Relationship of mineralogy, petrology, and structural geology to gold mineralization at the Twin Falls Gold Occurrence, Beardmore, Ontario

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University of New Brunswick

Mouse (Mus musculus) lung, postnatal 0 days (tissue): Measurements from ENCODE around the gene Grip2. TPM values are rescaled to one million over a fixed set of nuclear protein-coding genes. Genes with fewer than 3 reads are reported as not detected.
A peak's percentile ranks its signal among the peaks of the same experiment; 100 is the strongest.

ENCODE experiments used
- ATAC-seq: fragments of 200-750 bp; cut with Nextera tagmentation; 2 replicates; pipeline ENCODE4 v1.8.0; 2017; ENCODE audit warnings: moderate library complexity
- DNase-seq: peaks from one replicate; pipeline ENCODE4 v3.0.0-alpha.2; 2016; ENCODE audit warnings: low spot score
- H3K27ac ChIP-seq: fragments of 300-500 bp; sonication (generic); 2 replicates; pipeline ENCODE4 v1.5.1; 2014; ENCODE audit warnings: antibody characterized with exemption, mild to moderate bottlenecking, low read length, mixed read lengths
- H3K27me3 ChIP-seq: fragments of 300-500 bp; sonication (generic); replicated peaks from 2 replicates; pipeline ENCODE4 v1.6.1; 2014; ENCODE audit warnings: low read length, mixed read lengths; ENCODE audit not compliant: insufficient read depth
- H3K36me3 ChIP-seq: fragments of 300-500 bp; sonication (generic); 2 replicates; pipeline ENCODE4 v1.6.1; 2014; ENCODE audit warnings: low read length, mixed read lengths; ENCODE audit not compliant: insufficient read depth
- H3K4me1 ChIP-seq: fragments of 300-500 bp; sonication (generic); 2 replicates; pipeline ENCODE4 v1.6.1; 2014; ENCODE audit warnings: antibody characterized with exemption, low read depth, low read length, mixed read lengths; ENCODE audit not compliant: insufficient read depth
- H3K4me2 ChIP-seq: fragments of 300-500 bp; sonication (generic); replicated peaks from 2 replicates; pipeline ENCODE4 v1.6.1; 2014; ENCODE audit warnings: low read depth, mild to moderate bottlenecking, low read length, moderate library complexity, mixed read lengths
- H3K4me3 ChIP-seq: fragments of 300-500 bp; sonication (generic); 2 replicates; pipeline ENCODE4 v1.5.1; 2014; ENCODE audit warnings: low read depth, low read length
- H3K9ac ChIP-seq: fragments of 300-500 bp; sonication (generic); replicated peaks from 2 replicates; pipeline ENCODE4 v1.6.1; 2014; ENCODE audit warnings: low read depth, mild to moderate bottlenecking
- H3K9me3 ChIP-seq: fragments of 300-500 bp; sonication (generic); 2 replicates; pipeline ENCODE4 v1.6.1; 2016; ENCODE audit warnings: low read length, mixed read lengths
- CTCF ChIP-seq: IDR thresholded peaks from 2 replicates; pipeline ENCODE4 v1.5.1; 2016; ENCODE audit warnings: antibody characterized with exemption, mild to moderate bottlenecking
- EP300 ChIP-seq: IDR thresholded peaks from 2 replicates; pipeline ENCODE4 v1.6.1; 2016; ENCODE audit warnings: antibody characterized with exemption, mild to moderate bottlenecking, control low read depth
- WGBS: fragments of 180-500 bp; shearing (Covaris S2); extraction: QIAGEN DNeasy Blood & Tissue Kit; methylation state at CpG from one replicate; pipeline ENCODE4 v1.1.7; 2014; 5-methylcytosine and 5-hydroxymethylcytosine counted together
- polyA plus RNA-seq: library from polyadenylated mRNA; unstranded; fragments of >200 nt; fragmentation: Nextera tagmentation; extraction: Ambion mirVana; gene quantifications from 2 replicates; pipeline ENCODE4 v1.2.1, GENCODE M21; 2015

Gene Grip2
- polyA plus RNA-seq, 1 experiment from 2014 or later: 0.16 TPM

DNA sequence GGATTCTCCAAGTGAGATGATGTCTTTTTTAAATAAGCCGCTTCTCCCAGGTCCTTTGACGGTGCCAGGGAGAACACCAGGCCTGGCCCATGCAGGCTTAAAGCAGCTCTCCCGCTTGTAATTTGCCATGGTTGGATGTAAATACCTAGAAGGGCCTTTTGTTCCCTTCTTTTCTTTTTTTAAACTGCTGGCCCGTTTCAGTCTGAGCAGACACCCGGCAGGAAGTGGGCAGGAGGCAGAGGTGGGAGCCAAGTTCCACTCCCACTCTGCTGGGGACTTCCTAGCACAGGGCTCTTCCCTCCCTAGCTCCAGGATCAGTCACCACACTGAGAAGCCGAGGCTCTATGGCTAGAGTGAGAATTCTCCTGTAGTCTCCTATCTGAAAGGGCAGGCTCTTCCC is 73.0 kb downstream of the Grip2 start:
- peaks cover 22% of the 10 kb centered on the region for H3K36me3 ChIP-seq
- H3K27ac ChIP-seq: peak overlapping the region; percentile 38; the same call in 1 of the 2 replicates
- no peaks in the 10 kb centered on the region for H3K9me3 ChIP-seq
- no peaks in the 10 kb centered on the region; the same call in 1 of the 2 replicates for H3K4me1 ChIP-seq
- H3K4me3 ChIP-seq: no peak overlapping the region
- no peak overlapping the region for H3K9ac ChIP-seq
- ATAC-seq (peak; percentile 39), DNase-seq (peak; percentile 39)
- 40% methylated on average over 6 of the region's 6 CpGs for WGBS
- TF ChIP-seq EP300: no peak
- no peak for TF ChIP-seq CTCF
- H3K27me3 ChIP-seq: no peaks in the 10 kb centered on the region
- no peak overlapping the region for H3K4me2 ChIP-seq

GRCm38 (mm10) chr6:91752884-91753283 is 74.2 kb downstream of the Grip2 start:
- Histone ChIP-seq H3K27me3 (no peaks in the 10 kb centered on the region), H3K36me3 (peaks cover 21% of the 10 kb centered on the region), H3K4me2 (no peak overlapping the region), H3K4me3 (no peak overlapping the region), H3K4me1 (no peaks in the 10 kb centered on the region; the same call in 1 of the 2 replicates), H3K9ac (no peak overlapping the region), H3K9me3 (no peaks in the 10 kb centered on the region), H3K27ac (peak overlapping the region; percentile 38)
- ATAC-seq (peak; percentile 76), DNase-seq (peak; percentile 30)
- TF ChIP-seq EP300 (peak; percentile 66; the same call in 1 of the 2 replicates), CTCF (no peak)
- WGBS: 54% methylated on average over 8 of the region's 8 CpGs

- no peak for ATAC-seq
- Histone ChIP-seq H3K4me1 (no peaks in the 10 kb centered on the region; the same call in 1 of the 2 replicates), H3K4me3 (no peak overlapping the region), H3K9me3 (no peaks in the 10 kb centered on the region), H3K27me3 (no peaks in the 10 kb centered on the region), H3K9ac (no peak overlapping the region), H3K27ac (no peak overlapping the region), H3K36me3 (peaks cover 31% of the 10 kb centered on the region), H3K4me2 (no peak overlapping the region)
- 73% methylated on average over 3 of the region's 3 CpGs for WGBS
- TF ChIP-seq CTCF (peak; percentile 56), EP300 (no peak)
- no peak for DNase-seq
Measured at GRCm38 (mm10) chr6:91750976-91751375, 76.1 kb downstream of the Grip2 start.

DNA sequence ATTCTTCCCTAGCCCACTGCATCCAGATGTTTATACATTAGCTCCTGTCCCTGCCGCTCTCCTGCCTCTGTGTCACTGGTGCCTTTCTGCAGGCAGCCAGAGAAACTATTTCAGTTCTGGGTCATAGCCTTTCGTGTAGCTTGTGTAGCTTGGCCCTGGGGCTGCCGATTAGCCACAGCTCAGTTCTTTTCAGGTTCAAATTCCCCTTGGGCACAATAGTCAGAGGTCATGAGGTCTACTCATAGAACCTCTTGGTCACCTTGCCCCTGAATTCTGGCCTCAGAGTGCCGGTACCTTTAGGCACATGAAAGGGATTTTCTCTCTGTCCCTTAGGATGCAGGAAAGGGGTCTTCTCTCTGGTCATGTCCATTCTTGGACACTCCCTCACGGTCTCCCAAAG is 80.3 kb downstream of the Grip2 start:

The purpose of this thesis was to study the mineralogy, petrology, and structural geology of the Twin Falls Gold Occurrence and determine whether or not a relationship existed between these features and the gold mineralization. The answers to these problems were sought using methods of geological field mapping, thin and polished section studies, and petrological-chemical analyses. No visible gold was observed in hand samples or polished sections. The gold assays do show a sympathetic relationship with the pyrite concentrations of the veins suggesting that the gold is included within the pyrite as fine-grained crystal lattice impurities. Gold deposition was relatively late in the geological history of the area. It occurred post-volcanism, post-metamorphism, and following at least one phase of deformation. The gold mineralization was structurally controlled as is shown by the infilling of east-west fractured or sheared zones with gold-bearing pyrite and quartz-pyrite veins. The gold-bearing veins are preferentially positioned in or near narrow (25 meter wide) rhyolite tuff units. The rocks adjacent to the veins have been pervasively altered, showing a depletion in calcium and enrichment in silica and potassium. The geological characteristics of the Twin Falls Gold Occurrence have indicated that the environment for the gold deposition was one of epizonal intrusion superimposed upon a sequence of deformed and altered felsic and intermediate volcanic rocks.